A week or so ago, we spotted this cut-out on telephone poles going up 40th from the U District. We asked the Twitterverse what was up:
Seen these popping up along 40th in Wallingford. Who knows the story? http://t.co/lYW7Y7z
But heard few clues back: Sarah said she’d seen similar signs around Green Lake, but without the hair, but that was it.
Fast forward to this past Thursday evening, which found us at the Fred Wildlife Refuge on Capitol Hill for the City Arts Art Walk Awards. A friend of ours went missing from the thumping beats, off for a private conversation up the stairs, through the door, around the obstacle, past the balcony and out the back. Time was winding down, and we were dispatched for a rescue mission up the stairs, through the door, around the obstacle and past the brightly lit room in the back with the blue tape and the kneeling man.
Something about the shape of the blue tape rung a bell.
There he was, in the flesh, the Bald Man Watching artist himself. According to his Flickr page:
Baldmanwatching is an experiment in artistic endurance. The artist will continue to recreate and remake the image of The Bald Man in what ever form it manifests for the rest of the artist’s life. This project began in 2001.
BMW wants to remain anonymous for the time being, but you can see his work on the Bald Man Watching Flickr page.
Or head up to Fred on May 12th for the opening of the “Chin Mayo” show BMW is putting on in collaboration with Day Chan.
I saw him putting that one up, and the one at the corner of 1st and Pacific, the Saturday after Earth Day. I wondered if I’d ever hear the story, if any, behind them. Thanks!
Although, I must say, the man doesn’t look bald to me – it looks like he has hair like Moe from The Three Stooges.
I love the idea that people are putting telephone poles in Wallingford to creative uses like this. It’s a refreshing change from the same old, boring clean poles that we usually find throughout Wallingford. Kudos to you!
There are a network of artists like BMW here in Seattle, all of who rock. In you walk much in Seattle, you’re probably already aware of much of their stickered calling cards. They are an awesome bunch!
This is great! I think its very interesting. I only recently watched the Bansky documentary (Exit through the Gift Shop) and that taught me to totally open my eyes and see all the amazing street art around us. I love it!
It’s grafitti. Plain and simple. All the fools who went out and saw Exit Through the Gift Shop now are going around putting crap up everywhere and calling it art. And now all the fools who also watched the film think it’s awesome! It’s not, as the film showed any douche can slap stickers everywhere and fool folks…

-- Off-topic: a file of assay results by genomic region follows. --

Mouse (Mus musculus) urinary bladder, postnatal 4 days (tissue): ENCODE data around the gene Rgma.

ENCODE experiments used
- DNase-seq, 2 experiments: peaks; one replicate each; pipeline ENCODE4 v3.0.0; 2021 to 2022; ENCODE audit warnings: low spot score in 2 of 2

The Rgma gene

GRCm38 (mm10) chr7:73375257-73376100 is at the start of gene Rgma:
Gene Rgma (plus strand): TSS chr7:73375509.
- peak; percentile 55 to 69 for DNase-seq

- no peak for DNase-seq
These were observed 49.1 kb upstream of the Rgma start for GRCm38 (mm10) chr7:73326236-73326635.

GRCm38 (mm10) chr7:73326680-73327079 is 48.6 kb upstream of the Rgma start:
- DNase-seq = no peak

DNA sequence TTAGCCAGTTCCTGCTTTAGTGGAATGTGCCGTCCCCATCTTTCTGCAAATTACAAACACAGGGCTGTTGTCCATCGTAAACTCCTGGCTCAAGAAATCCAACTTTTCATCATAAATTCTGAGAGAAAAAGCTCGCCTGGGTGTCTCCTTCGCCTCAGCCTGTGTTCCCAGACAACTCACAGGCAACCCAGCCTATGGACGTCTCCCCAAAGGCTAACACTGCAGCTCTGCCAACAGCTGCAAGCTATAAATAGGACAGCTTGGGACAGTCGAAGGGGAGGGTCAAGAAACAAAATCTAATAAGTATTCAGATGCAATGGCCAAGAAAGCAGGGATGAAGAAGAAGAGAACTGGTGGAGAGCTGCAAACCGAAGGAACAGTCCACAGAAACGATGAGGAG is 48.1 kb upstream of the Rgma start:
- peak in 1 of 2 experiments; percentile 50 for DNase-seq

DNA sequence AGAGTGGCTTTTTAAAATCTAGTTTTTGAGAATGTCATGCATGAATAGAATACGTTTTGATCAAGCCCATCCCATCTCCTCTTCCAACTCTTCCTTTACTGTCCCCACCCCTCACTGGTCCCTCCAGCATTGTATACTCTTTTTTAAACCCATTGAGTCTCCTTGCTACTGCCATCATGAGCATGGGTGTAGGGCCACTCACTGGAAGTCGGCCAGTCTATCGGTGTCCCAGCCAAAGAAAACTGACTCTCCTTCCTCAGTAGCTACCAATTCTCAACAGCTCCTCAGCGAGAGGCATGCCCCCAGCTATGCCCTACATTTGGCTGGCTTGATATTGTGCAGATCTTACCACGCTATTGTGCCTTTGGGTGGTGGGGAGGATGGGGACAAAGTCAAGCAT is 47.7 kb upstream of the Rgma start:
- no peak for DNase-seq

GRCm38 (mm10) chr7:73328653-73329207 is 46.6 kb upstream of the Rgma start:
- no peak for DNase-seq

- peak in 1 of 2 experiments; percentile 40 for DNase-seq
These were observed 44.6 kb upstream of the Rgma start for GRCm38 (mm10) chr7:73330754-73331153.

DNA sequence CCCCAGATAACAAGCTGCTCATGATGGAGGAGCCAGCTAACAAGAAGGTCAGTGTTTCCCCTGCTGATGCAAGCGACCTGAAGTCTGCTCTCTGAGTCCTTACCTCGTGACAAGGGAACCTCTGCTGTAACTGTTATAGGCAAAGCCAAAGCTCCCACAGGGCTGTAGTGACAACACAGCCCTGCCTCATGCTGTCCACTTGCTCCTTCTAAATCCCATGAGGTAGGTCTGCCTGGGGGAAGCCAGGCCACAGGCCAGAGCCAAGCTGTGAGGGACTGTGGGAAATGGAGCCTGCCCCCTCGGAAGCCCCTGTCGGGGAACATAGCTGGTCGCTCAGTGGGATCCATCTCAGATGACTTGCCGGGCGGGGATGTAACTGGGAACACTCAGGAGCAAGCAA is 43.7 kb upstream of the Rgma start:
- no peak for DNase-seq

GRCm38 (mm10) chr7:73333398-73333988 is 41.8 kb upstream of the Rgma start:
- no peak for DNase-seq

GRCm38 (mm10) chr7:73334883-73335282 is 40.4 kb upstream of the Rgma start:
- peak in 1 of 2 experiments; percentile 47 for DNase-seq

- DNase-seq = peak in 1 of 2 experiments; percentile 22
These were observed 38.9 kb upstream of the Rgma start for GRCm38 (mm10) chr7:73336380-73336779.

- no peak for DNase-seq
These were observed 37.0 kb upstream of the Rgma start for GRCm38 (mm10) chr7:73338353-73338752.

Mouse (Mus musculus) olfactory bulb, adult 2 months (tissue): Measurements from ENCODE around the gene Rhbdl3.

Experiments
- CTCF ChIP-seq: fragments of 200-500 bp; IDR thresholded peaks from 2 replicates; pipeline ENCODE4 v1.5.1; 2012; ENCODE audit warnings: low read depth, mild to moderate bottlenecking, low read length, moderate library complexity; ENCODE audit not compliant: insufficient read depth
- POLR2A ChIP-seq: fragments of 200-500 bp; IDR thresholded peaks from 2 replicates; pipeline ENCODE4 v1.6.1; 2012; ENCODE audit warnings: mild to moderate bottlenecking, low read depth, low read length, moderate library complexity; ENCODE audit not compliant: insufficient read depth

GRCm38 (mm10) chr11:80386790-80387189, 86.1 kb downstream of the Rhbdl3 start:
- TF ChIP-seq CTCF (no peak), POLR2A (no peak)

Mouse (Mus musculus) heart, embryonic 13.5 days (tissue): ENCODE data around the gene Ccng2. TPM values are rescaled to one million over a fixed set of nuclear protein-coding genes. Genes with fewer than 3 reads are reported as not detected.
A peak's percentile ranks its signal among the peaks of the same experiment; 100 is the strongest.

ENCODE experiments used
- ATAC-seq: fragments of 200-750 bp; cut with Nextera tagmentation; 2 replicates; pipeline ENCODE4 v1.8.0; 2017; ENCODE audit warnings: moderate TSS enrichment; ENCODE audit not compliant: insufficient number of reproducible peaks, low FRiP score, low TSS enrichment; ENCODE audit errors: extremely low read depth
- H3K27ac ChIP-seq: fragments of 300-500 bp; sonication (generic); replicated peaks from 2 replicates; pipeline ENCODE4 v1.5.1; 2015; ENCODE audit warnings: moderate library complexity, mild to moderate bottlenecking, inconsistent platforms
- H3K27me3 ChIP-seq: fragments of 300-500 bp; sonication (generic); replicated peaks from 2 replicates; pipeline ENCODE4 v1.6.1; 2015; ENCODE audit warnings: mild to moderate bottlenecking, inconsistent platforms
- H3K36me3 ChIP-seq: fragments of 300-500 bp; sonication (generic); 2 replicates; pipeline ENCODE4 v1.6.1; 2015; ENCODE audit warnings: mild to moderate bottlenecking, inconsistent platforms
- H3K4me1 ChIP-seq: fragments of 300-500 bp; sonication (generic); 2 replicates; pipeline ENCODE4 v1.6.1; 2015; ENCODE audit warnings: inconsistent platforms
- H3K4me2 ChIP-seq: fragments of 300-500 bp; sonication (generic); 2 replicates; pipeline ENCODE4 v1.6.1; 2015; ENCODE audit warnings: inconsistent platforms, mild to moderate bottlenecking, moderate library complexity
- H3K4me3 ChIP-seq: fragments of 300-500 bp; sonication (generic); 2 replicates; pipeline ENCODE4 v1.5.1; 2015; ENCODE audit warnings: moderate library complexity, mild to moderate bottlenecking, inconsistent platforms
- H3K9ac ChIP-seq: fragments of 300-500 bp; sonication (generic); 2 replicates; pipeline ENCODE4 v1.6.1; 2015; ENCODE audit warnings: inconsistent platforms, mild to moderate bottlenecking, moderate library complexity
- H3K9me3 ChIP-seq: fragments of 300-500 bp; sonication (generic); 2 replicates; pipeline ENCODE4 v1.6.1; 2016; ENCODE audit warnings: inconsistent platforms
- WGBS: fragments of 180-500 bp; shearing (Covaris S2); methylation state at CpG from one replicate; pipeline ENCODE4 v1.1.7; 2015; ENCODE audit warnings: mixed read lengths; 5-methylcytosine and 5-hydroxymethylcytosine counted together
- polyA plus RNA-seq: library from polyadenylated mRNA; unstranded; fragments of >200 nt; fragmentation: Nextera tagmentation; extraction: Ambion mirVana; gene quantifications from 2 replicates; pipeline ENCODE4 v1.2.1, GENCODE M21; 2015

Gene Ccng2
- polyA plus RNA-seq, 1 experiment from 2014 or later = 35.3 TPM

Commitment to a theme, that’s for sure. I appreciate the artistic challenge of riffing on the image and the creative approach to placement of some of the stickers (I draw the line at obscuring signs or creating potential safety hazards for drivers, and wonder if it would be ‘cool’ with the artist if his personal stuff were coated randomly with other people’s stickers) especially the juxtaposed sharply defined images in the midst of ruin and broken things. Whether to call it “artistic endurance” or obsession is a valid question; is it possible that the artist has found a “comfortable” theme and is now “stuck”, unable to move forward? Maybe that’s part of the reason the artist prefers to remain anonymous–to step up and personally face the truth of other people’s opinions might be too uncomfortable. At least some of the Flickr images indicate a willingness to experiment with other media. Maybe there is a deeper meaning to the theme, making it a “calling” of sorts, but I typically associate the word “calling” to a life’s work built on direct service to others. Self-produced graphic art mainly focused on a single theme and anonymous display doesn’t quite reach that threshold. So yes, it’s a cool theme, and there are some cool things that the artist has done with it. But maybe that’s all it is…not something that to me inspires “awe”, as in reverential respect, so not “awesome”.
You can see his work on the mirror of In the Bowl restaurant on Capitol Hill. Vandalizing that mirror (which must be replaced) is no different than if he had taken the money of of their cash register. If you think theft is art…
I work with the large construction projects in Seattle. We saw the sign and just googled to see whats up with these signs posted on the sound & protection walls around the Sound Transits construction projects! Glad to read it looks like we can expect ART on these ugly barriers?